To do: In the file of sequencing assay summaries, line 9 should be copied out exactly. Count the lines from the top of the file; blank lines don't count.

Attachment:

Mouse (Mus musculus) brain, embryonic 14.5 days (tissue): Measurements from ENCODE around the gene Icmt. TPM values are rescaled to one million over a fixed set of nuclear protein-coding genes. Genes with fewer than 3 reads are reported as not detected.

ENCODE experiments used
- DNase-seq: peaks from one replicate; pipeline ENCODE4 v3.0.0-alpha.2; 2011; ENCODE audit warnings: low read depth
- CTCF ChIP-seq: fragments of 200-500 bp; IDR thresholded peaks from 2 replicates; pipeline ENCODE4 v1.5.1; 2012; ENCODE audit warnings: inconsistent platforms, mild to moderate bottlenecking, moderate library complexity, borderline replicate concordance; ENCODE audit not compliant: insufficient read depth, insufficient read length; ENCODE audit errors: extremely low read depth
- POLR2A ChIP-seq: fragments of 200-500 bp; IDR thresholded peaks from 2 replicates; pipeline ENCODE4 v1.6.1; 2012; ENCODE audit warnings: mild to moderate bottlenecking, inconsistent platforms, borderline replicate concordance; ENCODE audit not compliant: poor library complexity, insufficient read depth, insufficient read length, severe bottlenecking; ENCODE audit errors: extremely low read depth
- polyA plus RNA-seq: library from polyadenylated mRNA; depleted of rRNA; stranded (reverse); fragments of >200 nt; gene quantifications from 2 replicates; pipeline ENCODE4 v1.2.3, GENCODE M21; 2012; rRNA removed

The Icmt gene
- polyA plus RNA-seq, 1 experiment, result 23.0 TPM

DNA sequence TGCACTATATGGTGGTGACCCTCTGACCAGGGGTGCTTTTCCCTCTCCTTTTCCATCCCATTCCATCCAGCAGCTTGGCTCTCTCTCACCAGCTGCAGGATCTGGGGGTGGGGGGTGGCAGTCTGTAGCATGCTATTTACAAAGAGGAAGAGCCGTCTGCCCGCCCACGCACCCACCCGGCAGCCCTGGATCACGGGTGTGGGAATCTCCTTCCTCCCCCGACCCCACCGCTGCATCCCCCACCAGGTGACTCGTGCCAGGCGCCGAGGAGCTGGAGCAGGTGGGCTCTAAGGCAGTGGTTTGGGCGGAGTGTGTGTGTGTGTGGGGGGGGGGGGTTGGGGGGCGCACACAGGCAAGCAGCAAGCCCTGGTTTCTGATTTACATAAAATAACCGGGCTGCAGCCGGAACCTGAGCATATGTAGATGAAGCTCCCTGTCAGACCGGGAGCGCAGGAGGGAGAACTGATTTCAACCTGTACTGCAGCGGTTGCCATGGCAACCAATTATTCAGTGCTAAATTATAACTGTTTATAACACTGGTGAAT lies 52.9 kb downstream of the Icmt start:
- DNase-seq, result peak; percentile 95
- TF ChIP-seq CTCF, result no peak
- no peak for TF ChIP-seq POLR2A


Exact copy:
DNA sequence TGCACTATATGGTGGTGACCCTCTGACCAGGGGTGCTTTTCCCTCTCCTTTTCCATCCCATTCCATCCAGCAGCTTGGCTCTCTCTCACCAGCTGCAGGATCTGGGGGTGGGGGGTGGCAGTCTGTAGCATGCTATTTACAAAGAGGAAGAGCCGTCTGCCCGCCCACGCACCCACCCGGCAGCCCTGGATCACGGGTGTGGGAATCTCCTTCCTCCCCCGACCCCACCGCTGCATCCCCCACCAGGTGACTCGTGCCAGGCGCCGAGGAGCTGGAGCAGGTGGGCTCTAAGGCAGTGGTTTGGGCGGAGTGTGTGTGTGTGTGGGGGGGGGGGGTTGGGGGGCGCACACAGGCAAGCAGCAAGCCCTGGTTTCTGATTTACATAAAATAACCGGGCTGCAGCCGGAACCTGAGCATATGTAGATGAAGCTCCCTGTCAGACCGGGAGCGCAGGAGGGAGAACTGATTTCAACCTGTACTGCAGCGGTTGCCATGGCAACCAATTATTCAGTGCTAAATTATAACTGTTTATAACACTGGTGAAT lies 52.9 kb downstream of the Icmt start: